I've been following the case of Mr. Andrew "Weev" Auernheimer for nearly two and a half years. And yesterday, he was found guilty of violating the USA's Computer Fraud and Abuse Act (CFAA). Caution: you may be in violation of the CFAA at this very moment! But more on that below.
So, just what did Andrew do?
Well, back in 2010 he and a buddy (Daniel Spitler) figured out that AT&T servers linked e-mail addresses related to 3G iPad accounts using the device ICC-ID. Ask the server for a particular ICC-ID, and if it was a registered 3G model, an e-mail address came back in the reply. So they wrote a script and systematically "slurped" 120,000 addresses. They then shared those addresses with Gawker.
It became headline news.
Eventually… the FBI got involved.
Now trolls being trolls, Andrew (and Gawker) attempted to make lots of hay out of the situation in a very loud and (IMHO) stupid way. I was quoted, and re-quoted, as saying the disclosure was completely irresponsible.
Daniel Spitler pleaded out of court to the criminal charges brought against the two. Andrew opted to go to court. And in the years since… the world shifted beneath his feet. In the summer of 2010, Weev was a hacker and an Internet troll. Annoying but ultimately, mostly harmless.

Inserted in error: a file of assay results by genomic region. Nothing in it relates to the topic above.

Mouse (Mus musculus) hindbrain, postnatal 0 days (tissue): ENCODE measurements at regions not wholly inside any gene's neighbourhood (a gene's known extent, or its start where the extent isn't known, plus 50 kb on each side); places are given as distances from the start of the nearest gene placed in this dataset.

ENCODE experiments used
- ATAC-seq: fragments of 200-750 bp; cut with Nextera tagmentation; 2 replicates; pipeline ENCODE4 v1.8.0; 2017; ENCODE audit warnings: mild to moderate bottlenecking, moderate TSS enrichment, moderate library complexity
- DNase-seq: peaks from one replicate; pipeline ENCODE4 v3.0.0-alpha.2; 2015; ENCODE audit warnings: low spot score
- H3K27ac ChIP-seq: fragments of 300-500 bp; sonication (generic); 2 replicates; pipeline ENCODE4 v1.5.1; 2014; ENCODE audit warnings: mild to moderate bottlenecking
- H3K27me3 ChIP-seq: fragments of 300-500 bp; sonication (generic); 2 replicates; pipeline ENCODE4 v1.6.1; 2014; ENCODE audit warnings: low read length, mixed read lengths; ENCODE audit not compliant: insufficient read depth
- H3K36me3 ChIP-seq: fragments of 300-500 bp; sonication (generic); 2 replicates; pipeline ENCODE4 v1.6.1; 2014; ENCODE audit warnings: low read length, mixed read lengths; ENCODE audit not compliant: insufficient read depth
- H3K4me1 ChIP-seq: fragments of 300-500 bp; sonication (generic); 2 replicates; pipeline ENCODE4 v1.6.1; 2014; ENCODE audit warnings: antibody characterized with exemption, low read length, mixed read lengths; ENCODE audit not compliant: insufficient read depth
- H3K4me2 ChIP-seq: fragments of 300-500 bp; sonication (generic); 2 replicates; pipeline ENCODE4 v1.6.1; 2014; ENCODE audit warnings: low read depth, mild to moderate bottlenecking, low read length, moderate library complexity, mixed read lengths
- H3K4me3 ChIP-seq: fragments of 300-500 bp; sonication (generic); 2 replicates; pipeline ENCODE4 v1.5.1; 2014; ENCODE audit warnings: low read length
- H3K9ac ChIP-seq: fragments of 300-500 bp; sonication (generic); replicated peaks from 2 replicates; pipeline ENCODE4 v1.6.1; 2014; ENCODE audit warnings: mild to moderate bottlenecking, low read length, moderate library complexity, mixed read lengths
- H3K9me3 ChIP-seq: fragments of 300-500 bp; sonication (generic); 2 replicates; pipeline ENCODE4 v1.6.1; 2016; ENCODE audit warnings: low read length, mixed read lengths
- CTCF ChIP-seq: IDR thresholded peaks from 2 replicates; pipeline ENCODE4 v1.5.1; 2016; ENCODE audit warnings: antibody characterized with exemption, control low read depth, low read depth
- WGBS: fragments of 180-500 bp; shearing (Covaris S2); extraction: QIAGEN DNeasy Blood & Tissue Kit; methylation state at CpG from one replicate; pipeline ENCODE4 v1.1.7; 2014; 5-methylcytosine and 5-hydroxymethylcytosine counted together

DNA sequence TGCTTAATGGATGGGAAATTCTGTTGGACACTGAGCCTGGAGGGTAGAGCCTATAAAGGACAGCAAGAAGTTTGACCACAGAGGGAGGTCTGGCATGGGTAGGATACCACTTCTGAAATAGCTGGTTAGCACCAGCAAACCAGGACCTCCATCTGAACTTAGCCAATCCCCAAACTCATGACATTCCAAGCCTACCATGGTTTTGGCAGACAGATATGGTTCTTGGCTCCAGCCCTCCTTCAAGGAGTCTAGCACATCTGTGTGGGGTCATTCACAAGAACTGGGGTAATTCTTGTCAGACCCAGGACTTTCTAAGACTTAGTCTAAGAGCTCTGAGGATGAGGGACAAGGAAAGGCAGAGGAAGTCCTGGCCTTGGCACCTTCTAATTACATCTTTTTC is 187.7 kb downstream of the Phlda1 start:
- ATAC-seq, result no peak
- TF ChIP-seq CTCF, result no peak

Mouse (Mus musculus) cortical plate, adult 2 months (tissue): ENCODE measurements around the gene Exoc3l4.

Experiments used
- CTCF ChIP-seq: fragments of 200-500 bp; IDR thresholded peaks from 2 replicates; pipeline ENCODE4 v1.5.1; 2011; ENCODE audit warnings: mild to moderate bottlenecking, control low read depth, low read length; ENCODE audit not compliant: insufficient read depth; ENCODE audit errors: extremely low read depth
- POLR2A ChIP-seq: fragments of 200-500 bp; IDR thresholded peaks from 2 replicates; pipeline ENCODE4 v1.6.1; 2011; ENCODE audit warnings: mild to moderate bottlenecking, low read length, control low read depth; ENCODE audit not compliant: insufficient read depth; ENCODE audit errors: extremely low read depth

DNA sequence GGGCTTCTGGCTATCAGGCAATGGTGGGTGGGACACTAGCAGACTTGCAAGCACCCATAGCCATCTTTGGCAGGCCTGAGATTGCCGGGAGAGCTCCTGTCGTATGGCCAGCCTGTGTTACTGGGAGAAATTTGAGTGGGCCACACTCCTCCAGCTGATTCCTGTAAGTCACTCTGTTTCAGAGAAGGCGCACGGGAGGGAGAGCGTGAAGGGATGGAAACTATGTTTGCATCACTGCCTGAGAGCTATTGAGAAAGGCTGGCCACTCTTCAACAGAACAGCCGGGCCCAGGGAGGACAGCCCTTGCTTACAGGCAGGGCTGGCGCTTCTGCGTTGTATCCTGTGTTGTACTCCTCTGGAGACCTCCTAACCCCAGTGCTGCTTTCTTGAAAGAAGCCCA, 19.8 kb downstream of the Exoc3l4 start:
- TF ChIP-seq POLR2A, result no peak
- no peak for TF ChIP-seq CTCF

But thanks to Anonymous and LulzSec — hackers are now enemies of the state — and therefore, well, too bad for Andrew.
Is that fair?
Personally, I don't think so.
And does it makes any sense?
Robert David Graham doesn't seem to think so. You may be in violation of the CFAA! Remember that from above? Graham wrote an excellent post regarding the vagueness of the CFAA, which was written in 1986. Anybody could potentially be guilty of CFAA violations as the law is currently written.
It's easy to find "slurping" tools.
Does using this violate the CFAA?
Bottom line: Andrew is a troll and he did something stupid, and to be frank, irresponsible. But does he deserve up to ten years in Federal prison for slurping e-mail addresses that were never even made public? (He faces two consecutive five year terms.)